Friday, April 14, 2006

"Gospel of Judas" -- I don't think so

The National Geographic Society has made much of the discovery and authentication of the "Gospel of Judas." Here's what the NGS website says: "The Gospel of Judas gives a different view of the relationship between Jesus and Judas, offering new insights into the disciple who betrayed Jesus. Unlike the accounts in the canonical Gospels of Matthew, Mark, Luke, and John, in which Judas is portrayed as a reviled traitor, this newly discovered Gospel portrays Judas as acting at Jesus' request when he hands Jesus over to the authorities."

Well, I'm sure it's cool to have found and authenticated an ancient document, but the real question isn't its authenticity, but its veracity.

The situation is not unlike some organization in the distant future that finds an intact copy of The DaVinci Code and thinks that it says something significant about the mankind-changing events of Jerusalem in the spring of 34 AD.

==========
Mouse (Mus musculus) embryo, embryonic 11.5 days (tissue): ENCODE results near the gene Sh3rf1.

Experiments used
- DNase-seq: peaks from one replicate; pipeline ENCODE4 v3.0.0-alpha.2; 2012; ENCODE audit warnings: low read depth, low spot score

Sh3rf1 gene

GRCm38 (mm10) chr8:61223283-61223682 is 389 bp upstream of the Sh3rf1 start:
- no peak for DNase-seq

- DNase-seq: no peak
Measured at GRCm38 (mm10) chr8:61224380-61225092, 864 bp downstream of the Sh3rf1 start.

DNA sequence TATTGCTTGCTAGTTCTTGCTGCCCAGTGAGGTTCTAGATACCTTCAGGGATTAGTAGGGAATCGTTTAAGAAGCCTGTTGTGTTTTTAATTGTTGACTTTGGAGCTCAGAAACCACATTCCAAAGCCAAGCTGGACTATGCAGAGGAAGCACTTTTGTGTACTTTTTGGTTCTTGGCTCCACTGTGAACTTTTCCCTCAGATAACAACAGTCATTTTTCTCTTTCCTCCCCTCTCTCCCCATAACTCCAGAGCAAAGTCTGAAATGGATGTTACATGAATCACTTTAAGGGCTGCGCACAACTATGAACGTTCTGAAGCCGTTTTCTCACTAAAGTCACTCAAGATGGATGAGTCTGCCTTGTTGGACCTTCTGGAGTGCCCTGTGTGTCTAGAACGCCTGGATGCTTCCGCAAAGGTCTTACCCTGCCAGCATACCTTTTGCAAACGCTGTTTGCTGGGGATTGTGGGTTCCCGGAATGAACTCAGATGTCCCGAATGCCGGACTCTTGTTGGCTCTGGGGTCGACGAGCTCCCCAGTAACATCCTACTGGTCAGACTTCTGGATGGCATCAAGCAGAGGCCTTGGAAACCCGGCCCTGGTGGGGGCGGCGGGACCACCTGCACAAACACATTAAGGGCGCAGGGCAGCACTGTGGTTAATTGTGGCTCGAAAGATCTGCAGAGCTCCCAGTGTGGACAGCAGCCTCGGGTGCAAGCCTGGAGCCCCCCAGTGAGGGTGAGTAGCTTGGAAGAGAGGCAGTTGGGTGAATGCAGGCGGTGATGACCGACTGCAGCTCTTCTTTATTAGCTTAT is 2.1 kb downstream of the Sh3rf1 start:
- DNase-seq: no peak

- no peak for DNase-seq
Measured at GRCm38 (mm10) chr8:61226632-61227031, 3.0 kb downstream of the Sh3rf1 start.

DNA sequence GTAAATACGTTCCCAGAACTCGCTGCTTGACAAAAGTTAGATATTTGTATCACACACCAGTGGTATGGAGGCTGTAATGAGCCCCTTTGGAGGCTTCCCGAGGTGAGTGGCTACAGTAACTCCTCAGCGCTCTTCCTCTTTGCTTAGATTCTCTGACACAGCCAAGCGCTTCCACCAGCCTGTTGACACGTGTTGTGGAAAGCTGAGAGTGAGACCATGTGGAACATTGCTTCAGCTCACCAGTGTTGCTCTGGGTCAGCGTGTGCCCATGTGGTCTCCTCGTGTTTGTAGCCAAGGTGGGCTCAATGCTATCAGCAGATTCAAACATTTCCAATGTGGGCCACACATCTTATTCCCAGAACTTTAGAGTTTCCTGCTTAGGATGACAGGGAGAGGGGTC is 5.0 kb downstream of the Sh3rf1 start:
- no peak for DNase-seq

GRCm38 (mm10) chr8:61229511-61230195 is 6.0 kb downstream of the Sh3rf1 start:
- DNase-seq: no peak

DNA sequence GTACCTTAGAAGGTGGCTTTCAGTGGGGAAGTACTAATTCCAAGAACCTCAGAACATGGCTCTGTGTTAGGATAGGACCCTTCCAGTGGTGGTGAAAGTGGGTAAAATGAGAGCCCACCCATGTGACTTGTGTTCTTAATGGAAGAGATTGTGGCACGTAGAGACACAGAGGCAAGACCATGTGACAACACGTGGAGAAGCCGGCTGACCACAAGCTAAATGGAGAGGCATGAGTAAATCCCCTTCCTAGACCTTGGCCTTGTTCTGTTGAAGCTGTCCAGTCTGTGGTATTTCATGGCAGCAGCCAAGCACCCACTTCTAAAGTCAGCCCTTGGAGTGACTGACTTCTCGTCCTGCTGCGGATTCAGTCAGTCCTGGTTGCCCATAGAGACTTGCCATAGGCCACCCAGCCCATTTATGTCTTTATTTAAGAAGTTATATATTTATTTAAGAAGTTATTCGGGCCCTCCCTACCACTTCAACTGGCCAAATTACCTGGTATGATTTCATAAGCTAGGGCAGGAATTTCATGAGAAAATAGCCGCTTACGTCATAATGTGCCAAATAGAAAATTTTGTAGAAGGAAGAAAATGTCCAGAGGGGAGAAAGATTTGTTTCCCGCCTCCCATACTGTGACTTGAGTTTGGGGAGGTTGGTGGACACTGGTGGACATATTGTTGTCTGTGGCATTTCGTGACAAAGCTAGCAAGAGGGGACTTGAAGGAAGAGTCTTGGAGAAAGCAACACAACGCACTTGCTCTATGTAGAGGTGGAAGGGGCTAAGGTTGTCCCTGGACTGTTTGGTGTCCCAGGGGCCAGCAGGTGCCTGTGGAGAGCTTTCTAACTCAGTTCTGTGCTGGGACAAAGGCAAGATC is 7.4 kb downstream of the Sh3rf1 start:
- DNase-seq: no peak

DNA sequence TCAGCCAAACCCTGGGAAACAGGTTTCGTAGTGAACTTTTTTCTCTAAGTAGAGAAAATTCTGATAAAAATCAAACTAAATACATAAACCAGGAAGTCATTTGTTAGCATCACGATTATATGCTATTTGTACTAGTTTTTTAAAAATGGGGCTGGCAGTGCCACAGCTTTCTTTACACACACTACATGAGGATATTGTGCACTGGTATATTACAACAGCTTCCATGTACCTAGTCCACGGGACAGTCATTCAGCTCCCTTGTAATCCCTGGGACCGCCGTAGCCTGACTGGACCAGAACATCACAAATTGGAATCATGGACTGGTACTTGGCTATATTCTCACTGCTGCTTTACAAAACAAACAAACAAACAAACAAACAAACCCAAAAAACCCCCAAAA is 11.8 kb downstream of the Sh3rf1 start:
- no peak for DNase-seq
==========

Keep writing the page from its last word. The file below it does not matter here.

That a "Gospel of Judas" was found doesn't seem especially surprising. It is especially unsurprising in light of the gnosticism that swirled around the Meditteranean in the first centuries AD. This work was likely a product of a gnostic accolyte. The writing was not totally unknown; it was referenced early on by Irenaeus, an early Bishop of Lyons.

The Church adopted a Biblical canon early on in part to specifically reject a body of writings in circulation. The "Gospel" of Judas was no doubt one of those.

Is it "Gospel?" I don't think so.

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